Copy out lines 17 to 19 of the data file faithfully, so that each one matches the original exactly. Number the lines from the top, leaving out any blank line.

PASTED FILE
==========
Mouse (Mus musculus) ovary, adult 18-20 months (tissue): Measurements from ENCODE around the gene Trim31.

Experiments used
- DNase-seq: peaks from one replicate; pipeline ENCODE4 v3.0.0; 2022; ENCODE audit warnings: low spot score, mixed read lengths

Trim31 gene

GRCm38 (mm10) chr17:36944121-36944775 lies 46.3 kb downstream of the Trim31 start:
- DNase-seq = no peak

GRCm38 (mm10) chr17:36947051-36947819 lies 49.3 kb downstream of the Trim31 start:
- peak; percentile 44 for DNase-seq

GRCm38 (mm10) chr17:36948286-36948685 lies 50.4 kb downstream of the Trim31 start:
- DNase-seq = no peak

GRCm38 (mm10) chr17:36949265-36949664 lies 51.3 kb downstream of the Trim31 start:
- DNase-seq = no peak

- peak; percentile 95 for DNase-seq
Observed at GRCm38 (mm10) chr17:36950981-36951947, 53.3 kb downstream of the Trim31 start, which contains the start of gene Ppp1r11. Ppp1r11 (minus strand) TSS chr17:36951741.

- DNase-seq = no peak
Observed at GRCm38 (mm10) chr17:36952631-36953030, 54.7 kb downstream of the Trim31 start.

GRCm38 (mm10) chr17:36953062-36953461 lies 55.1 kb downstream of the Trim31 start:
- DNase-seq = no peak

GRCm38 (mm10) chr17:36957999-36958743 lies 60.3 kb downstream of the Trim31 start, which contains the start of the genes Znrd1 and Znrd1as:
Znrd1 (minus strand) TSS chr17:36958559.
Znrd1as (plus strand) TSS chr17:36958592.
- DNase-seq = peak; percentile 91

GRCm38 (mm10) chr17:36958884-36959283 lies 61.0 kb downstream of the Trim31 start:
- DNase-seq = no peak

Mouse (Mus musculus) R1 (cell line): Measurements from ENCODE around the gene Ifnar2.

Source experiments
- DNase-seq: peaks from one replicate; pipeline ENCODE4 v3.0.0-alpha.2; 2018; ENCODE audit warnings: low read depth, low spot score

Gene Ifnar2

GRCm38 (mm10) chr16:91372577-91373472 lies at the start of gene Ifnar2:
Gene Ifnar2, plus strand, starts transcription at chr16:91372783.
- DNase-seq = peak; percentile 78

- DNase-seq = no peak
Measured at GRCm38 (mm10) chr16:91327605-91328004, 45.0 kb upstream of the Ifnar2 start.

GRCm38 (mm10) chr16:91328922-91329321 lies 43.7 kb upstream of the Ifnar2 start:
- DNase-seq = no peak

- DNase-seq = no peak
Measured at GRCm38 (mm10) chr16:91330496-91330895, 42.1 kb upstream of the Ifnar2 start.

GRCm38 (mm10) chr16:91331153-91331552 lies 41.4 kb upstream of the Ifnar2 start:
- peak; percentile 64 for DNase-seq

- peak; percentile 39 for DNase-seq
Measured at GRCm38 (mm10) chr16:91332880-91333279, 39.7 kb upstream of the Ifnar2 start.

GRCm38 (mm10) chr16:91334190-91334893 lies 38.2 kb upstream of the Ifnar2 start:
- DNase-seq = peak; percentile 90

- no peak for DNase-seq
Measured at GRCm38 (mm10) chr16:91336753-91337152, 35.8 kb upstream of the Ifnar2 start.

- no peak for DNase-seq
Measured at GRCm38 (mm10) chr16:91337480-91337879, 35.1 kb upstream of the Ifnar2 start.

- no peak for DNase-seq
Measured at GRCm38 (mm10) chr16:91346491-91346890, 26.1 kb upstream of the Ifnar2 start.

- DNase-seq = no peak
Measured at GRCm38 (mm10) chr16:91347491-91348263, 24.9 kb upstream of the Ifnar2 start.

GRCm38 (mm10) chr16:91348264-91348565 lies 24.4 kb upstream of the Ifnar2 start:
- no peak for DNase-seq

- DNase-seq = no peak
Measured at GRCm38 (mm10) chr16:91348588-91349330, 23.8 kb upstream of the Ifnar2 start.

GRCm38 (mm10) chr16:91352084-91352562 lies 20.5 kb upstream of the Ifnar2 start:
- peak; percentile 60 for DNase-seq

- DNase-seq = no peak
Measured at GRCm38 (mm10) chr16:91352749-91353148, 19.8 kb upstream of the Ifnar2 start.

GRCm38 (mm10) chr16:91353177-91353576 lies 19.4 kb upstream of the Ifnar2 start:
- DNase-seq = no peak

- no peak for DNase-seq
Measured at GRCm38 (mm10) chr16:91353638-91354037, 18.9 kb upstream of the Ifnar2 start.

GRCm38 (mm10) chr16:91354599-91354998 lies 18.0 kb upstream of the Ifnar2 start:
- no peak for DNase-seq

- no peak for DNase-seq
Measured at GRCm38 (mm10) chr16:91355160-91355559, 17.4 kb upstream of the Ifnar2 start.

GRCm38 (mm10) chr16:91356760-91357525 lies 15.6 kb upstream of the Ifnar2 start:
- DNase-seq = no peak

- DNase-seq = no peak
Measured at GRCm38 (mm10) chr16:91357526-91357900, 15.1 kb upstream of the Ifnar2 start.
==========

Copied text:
GRCm38 (mm10) chr17:36953062-36953461 lies 55.1 kb downstream of the Trim31 start:
- DNase-seq = no peak

GRCm38 (mm10) chr17:36957999-36958743 lies 60.3 kb downstream of the Trim31 start, which contains the start of the genes Znrd1 and Znrd1as: